hu·man·i·ty /hjuˈmænəti, ju-/
Hu·man·i·ty n.; pl. Humanities
1. The quality of being human; the peculiar nature of man, by which he is distinguished from other beings.
2. Mankind collectively; the human race.
But hearing oftentimes
The still, and music humanity. --Wordsworth.
It is a debt we owe to humanity. --S. S. Smith.
3. The quality of being humane; the kind feelings, dispositions, and sympathies of man; especially, a disposition to relieve persons or animals in distress, and to treat all creatures with kindness and tenderness. “The common offices of humanity and friendship.”
4. Mental cultivation; liberal education; instruction in classical and polite literature.
Polished with humanity and the study of witty science. --Holland.
5. pl. (With definite article) The branches of polite or elegant learning; as language, rhetoric, poetry, and the ancient classics; belles-letters.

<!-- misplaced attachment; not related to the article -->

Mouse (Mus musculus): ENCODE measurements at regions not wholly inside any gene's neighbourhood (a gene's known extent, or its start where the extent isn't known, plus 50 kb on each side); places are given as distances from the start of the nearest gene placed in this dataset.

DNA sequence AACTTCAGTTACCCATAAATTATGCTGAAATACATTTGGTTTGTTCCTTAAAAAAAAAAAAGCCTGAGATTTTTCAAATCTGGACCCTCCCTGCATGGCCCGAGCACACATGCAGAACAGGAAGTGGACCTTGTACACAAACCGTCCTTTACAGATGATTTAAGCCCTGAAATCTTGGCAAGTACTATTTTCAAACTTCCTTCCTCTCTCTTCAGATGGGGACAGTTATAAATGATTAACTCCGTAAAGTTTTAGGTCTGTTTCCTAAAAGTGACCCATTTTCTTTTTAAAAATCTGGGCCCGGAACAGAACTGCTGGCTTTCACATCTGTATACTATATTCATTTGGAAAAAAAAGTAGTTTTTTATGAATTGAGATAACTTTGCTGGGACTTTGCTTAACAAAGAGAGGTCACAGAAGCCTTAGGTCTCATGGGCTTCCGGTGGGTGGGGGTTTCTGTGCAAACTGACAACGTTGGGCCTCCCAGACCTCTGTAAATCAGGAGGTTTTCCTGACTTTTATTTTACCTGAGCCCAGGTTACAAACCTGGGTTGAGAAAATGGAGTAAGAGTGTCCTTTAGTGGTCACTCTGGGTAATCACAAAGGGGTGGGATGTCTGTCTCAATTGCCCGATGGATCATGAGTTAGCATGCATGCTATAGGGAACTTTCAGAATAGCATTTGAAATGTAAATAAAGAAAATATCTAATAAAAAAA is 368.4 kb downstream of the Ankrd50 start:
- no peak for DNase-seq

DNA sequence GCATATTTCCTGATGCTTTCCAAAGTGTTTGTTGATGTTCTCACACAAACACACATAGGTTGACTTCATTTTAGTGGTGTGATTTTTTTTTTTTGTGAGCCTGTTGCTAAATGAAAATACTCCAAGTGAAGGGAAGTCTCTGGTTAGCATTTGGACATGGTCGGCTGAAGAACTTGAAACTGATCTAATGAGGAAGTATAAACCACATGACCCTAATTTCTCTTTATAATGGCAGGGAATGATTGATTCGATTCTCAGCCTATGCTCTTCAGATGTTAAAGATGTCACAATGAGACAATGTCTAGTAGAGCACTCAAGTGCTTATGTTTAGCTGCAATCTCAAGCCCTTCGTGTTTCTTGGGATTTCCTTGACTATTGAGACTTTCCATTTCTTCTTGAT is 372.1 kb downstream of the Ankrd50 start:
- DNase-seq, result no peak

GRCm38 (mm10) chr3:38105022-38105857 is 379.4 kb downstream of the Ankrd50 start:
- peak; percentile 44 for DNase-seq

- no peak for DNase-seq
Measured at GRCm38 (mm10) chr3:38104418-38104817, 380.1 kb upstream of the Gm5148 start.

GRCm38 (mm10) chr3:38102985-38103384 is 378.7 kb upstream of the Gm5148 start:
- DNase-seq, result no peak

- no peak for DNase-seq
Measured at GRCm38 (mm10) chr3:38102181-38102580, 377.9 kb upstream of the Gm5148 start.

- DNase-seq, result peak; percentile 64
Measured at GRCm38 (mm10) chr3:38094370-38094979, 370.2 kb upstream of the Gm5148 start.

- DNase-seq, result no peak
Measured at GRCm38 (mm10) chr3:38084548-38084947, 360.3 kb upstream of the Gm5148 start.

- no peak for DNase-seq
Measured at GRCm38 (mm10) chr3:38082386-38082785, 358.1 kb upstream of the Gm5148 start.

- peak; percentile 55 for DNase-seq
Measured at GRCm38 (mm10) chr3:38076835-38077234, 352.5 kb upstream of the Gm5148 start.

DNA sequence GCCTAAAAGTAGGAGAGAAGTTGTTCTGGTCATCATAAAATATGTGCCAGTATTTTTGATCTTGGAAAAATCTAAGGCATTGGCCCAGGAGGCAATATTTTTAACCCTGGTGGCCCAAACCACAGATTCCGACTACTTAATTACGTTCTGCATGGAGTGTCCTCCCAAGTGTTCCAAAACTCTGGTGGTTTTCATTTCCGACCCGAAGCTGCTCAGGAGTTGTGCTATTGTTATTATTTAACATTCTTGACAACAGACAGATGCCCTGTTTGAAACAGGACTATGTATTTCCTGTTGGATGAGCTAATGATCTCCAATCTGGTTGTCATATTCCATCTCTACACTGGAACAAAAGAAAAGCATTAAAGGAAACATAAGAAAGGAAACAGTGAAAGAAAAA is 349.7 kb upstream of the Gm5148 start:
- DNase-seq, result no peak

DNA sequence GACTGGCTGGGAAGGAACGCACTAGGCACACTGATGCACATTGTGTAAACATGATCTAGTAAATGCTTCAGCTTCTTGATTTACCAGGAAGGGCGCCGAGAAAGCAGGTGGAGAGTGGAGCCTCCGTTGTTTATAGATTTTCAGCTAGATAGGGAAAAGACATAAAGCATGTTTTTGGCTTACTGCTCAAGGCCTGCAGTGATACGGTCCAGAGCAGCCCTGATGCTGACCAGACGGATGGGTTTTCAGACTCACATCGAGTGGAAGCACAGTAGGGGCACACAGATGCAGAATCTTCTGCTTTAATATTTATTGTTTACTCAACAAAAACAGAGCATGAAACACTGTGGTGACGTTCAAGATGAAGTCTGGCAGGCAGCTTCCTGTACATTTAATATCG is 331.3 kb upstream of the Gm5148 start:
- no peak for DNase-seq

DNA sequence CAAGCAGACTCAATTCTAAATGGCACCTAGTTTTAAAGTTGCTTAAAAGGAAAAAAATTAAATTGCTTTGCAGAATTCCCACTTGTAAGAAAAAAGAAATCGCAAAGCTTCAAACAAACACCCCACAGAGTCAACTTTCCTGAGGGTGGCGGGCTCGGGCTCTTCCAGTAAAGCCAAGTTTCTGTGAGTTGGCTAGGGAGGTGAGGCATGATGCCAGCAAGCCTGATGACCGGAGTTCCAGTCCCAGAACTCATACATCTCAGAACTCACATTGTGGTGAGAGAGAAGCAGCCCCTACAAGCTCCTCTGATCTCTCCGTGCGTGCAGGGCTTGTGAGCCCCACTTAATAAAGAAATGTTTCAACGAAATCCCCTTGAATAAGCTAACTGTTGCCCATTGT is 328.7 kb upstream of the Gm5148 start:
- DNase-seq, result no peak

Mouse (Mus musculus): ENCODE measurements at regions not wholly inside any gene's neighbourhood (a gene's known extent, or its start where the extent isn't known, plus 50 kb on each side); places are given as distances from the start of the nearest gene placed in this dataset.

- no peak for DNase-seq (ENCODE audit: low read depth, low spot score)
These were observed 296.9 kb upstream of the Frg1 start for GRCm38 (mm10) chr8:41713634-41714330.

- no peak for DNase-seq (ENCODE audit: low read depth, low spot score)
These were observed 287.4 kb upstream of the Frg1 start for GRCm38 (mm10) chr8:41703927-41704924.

Note: ☞ The cultivation of the languages, literature, history, and archæology of Greece and Rome, were very commonly called literæ humaniores, or, in English, the humanities, . . . by way of opposition to the literæ divinæ, or divinity.
n 1: all of the inhabitants of the earth; "all the world loves a
lover"; "she always used `humankind' because `mankind'
seemed to slight the women" [syn: world, human race,
humankind, human beings, humans, mankind, man]
2: the quality of being humane
3: the quality of being human; "he feared the speedy decline of
all manhood" [syn: humanness, manhood]